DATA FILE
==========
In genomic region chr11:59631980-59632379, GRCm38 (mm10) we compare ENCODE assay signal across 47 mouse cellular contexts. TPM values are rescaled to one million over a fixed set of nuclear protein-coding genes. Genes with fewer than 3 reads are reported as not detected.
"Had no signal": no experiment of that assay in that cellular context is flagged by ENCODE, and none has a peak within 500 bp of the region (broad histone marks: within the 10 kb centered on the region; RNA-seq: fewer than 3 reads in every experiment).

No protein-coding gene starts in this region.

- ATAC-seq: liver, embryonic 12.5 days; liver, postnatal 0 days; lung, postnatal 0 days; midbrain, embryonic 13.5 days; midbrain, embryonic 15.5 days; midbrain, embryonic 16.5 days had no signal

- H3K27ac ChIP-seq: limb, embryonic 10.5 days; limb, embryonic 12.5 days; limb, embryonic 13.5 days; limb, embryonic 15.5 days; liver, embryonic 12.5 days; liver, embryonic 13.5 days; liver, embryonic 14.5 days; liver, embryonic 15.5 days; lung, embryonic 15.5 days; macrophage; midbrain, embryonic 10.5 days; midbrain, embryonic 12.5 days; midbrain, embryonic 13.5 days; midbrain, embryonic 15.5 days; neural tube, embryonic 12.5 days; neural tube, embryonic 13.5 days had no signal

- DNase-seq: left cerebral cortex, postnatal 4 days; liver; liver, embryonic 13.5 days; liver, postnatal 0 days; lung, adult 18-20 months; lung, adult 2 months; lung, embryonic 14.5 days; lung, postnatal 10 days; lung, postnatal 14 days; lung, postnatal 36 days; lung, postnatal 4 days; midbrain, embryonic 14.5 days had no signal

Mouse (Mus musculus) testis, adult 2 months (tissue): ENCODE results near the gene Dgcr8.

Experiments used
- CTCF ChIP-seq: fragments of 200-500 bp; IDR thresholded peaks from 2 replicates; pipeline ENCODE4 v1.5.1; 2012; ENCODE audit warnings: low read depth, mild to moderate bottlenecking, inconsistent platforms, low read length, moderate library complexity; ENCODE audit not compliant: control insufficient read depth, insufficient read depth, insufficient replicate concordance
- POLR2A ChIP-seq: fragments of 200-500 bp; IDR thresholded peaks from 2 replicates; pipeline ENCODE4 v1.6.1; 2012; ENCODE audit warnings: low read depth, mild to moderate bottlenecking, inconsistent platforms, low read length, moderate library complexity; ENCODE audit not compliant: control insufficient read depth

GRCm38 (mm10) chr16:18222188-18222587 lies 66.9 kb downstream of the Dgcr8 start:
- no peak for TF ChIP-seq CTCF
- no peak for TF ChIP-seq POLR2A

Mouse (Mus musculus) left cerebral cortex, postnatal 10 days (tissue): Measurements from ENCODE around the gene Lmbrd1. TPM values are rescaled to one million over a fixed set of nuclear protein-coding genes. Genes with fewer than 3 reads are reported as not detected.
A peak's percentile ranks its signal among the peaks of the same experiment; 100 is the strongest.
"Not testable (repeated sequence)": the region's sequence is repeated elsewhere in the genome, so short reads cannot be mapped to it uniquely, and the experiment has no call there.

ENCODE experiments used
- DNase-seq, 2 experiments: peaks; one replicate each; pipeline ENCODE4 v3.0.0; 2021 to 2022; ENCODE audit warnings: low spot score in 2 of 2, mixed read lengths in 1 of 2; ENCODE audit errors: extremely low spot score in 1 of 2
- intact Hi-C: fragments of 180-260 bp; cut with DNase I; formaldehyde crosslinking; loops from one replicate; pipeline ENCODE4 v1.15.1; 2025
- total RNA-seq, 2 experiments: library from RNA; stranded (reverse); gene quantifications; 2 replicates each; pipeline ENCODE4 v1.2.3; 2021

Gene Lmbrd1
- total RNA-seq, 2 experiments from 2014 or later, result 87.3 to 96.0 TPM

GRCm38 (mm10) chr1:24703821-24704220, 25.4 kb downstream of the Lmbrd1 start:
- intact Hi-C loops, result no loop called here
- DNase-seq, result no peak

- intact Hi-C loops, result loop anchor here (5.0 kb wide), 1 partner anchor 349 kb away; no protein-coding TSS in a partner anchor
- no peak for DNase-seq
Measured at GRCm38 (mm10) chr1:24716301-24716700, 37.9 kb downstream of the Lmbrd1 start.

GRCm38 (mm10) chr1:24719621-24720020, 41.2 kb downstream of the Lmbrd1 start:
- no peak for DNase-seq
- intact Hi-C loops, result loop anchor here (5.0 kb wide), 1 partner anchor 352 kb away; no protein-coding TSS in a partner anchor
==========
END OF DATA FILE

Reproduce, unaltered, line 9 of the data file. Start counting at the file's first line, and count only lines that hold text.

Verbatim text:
- CTCF ChIP-seq: fragments of 200-500 bp; IDR thresholded peaks from 2 replicates; pipeline ENCODE4 v1.5.1; 2012; ENCODE audit warnings: low read depth, mild to moderate bottlenecking, inconsistent platforms, low read length, moderate library complexity; ENCODE audit not compliant: control insufficient read depth, insufficient read depth, insufficient replicate concordance